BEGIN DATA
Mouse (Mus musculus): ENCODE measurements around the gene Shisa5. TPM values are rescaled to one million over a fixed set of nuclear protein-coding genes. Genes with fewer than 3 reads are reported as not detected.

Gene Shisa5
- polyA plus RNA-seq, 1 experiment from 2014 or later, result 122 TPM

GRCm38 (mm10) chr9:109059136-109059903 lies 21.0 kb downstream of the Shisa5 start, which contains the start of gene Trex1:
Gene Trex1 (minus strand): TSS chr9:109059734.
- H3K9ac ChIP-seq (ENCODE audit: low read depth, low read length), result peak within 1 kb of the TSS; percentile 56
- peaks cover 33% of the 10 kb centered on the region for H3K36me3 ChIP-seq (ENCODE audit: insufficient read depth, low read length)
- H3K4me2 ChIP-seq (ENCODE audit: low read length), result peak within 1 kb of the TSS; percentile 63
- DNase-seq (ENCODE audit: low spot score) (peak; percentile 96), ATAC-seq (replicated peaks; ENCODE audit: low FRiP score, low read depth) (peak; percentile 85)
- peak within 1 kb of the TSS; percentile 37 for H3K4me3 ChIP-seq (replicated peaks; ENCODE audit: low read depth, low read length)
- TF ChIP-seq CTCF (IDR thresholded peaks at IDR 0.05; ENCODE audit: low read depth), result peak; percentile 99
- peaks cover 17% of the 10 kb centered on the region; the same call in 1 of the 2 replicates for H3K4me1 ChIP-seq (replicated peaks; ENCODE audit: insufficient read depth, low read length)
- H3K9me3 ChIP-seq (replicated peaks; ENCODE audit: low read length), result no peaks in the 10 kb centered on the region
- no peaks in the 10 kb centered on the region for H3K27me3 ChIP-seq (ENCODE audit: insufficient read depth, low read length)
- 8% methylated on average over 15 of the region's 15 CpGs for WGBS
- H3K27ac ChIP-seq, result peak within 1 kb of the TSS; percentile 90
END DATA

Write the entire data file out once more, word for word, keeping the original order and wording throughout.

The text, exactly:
Mouse (Mus musculus): ENCODE measurements around the gene Shisa5. TPM values are rescaled to one million over a fixed set of nuclear protein-coding genes. Genes with fewer than 3 reads are reported as not detected.

Gene Shisa5
- polyA plus RNA-seq, 1 experiment from 2014 or later, result 122 TPM

GRCm38 (mm10) chr9:109059136-109059903 lies 21.0 kb downstream of the Shisa5 start, which contains the start of gene Trex1:
Gene Trex1 (minus strand): TSS chr9:109059734.
- H3K9ac ChIP-seq (ENCODE audit: low read depth, low read length), result peak within 1 kb of the TSS; percentile 56
- peaks cover 33% of the 10 kb centered on the region for H3K36me3 ChIP-seq (ENCODE audit: insufficient read depth, low read length)
- H3K4me2 ChIP-seq (ENCODE audit: low read length), result peak within 1 kb of the TSS; percentile 63
- DNase-seq (ENCODE audit: low spot score) (peak; percentile 96), ATAC-seq (replicated peaks; ENCODE audit: low FRiP score, low read depth) (peak; percentile 85)
- peak within 1 kb of the TSS; percentile 37 for H3K4me3 ChIP-seq (replicated peaks; ENCODE audit: low read depth, low read length)
- TF ChIP-seq CTCF (IDR thresholded peaks at IDR 0.05; ENCODE audit: low read depth), result peak; percentile 99
- peaks cover 17% of the 10 kb centered on the region; the same call in 1 of the 2 replicates for H3K4me1 ChIP-seq (replicated peaks; ENCODE audit: insufficient read depth, low read length)
- H3K9me3 ChIP-seq (replicated peaks; ENCODE audit: low read length), result no peaks in the 10 kb centered on the region
- no peaks in the 10 kb centered on the region for H3K27me3 ChIP-seq (ENCODE audit: insufficient read depth, low read length)
- 8% methylated on average over 15 of the region's 15 CpGs for WGBS
- H3K27ac ChIP-seq, result peak within 1 kb of the TSS; percentile 90